Elk River has been overcoming deficits all year and still boasts an unblemished record. So why should the state tournament semifinals be any different?
The Elks rallied from a seven-point deficit in the final five minutes, including a hectic, controversial final four seconds, to emerge with a 57-56 victory over Lakeville North.
Elk River (31-0) advances to play undefeated Hopkins (31-0), marking the first time two unbeatean teams will meet for the Class 4A championship since the four-class tournament began in 1997.
Trailing 52-45 with six minutes left, the Elks went on a 10-2 run, taking the lead 55-54 on a traditional three-point play by leading scorer Gabi Haack. The teams traded baskets over the final minutes, with the Elks (28-3) going ahead for good on Ava Kramer's layup by 56 second left.
"We've played a number of close games all season," Elks coach Jeremy Digiovanni said. "These girls believe. They have tremendous confidence in each other and find a way to get it done."
Lakeville North had numerous chances to get the go-ahead basket in its final possession, but an ill-timed timeout and a likely missed foul doom their chances.
With 4.1 seconds left, Lauren Jensen picked up a loose ball and made a 15-footer that would have put the Panthers up 58-57. But Lakeville North coach Shelly Soule had called a timeout a fraction of a second earlier, negating the basket.
On the ensuing inbounds play, Temi Carda spotted up from the corner but was hammered by an Elk River player who also blocked the shot. Carda fell to the floor, but no foul was called. A Panthers last-ditch attempt fell just short.
"I believe that everything happens for a reason, and I told our team that this must be Elk River's year," Soule said. "But it's tough to lose in the worst way possible."
Digiovanni admitted that his team has been on the receiving end of some fortunate bounces this season.
"To have a season like this, you have to have things go your way," he said. "Players make plays. We were fortunate enough to make enough at the end.
"To say it's our year or not, that's up for us to determine Saturday," he said. "But these girls have come out with a purpose all year long. They show a tremendous amount of resolve when the chips are against them."
Hopkins 64, Eastview 59: For the first 25 minutes or so, things came pretty easy for Hopkins.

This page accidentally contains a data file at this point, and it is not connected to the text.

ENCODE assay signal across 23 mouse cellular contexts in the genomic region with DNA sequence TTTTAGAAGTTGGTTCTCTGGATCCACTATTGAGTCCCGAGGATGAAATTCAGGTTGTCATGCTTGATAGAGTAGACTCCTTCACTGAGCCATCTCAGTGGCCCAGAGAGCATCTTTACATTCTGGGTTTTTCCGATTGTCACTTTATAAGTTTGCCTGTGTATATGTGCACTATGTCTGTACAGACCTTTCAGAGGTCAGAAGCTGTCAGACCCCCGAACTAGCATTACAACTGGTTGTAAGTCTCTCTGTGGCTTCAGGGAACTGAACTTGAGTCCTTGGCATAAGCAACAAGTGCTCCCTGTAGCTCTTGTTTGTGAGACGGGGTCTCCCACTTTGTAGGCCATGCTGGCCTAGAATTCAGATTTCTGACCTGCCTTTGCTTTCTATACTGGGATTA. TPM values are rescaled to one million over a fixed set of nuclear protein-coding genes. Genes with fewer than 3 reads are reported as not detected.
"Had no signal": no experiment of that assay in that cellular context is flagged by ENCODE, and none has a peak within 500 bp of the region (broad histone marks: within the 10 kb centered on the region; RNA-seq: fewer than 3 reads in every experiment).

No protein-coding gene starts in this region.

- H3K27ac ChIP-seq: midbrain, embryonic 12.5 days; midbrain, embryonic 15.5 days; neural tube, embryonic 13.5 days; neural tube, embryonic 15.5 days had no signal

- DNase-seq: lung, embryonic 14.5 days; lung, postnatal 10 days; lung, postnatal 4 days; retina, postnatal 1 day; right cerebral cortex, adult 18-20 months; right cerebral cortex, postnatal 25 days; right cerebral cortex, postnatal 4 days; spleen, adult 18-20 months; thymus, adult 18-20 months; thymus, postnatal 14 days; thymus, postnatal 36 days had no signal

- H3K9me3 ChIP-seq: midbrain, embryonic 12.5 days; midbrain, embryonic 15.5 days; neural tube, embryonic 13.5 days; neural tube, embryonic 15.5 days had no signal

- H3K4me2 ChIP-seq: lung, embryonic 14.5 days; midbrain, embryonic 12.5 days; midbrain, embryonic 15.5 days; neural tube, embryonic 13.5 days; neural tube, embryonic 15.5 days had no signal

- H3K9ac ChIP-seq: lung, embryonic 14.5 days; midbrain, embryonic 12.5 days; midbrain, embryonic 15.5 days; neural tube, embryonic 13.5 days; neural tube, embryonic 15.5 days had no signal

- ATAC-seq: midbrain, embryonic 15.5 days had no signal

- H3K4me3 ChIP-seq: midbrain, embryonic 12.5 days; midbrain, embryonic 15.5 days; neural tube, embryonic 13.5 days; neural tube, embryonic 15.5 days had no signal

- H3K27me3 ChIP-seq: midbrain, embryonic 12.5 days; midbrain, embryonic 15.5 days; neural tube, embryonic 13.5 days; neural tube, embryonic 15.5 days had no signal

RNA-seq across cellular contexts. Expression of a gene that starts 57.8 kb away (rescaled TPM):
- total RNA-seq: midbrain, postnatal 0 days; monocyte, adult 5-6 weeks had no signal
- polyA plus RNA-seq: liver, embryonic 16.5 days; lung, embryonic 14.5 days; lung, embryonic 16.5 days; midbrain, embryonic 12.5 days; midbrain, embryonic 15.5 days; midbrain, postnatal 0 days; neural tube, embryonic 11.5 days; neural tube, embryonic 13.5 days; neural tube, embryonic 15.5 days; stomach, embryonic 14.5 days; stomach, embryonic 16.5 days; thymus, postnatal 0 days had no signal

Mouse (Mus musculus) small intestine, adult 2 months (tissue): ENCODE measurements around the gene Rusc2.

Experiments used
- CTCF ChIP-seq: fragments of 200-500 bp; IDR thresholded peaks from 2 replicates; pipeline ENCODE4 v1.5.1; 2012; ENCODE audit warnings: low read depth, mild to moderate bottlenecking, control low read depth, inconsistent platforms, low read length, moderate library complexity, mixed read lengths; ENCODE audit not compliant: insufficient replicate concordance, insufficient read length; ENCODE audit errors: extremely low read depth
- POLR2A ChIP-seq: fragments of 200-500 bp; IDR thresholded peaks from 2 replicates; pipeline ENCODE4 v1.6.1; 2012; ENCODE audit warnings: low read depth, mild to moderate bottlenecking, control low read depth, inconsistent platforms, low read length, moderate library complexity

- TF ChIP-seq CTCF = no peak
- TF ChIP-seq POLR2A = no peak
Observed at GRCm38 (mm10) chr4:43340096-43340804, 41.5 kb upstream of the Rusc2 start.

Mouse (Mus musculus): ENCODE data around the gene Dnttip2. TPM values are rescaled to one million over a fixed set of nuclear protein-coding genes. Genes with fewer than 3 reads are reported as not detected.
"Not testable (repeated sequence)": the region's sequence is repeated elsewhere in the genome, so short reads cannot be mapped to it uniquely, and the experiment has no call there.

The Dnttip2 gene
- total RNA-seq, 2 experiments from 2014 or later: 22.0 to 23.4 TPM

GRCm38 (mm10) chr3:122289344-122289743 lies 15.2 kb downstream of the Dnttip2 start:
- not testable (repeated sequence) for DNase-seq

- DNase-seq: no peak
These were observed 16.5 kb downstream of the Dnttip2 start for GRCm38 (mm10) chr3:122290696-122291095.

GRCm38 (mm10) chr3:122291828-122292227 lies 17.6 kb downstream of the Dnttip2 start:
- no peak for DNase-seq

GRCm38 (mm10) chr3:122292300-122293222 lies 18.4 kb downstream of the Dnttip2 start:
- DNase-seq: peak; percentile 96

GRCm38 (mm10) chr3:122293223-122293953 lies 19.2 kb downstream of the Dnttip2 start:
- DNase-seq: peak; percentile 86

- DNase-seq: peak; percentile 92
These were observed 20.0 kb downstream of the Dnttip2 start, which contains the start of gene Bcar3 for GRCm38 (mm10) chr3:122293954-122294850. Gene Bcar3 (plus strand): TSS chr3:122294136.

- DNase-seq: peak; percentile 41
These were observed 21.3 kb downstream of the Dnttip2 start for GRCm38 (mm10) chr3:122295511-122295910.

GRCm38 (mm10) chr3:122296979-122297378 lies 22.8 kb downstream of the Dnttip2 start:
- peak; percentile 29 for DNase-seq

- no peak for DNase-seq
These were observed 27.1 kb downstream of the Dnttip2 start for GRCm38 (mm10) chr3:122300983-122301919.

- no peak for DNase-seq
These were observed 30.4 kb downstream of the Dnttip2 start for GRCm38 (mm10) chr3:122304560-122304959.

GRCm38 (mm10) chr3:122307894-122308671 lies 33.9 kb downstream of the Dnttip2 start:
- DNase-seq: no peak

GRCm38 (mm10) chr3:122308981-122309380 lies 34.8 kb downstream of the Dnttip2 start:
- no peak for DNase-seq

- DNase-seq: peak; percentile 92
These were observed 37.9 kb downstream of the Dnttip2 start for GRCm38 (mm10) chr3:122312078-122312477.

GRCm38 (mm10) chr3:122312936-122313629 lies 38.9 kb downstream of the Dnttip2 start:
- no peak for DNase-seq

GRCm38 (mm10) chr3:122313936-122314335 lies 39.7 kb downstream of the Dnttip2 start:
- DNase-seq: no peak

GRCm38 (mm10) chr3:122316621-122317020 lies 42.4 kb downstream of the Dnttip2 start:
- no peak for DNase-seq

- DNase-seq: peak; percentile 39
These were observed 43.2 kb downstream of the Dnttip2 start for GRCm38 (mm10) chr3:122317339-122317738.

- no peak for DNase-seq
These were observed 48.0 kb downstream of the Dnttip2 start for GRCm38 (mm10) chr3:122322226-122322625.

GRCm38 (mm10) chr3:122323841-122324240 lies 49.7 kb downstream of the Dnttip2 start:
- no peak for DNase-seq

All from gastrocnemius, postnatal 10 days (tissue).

The undefeated and No. 1-seeded Royals were getting a marvelous performance from freshman guard Paige Bueckers and a do-everything-else effort from junior Raena Suggs. On top of that, much-needed leadership from D.D. Winston, despite the senior guard playing a full game two days after missing the quarterfinals with a 103-degree temperature. It all led to a comfortable 17-point lead over Eastview.
By the end of the game Thursday at Williams Arena, Hopkins was gasping for breath, having held off a remarkable charge from the Lightning. Eastview's rally began with 11 minutes left and the Lightning had the ball, down only three points, with 50 seconds left in the game.
"Eastview really put the pressure on us," Hopkins coach Brian Cosgriff said. "But at the end of the day, it's survive and advance. That's what it's about, whether it's by one point or 30 points."
Before Eastview's run, the game had been the Bueckers and Suggs shows. The 5-10 Bueckers, lauded by many as a player with a chance to become the best in state history, showed off her myriad skills. She scored 29 of her game-high 31 points as the Royals built a 47-30 lead with 11 minutes left in the game.
When Bueckers wasn't scoring, Suggs took advantage of Eastview lapses and scored 16 points of her own.
"It was just go and get the garbage balls," Suggs said.
The game marked the third consecutive year the two teams had played in the state tournament, with Hopkins winning all three. Eastview coach Molly Kasper denied the notion that the Lightning (24-7) might have Hopkins in their collective heads.
"I don't feel that way," Kasper said. "They put on their shoes the same way we put on our shoes. Bottom line is, we have to execute our game plan. I would never be scared to play them."
Instead, Kasper said her team took a little too long to find its game. And by that time, it was too late.
"They score in bunches and they score off turnovers. Well, we had had 17 turnovers," Kasper said. "We can't do that."
Rachel Ranke scored 19 points and Allie Pickrain added 15 for Eastview.
Hopkins (31-0) has won six state championships under Cosgriff but has never finished undefeated. The Royals could pull off that feat Saturday game, but old habits die hard. They still won't let themselves think about what could be.
"If it happens, then great, we made history," Winston said. "But we're focusing our tunnel vision. That's what we say, tunnel vision. It's just about the game."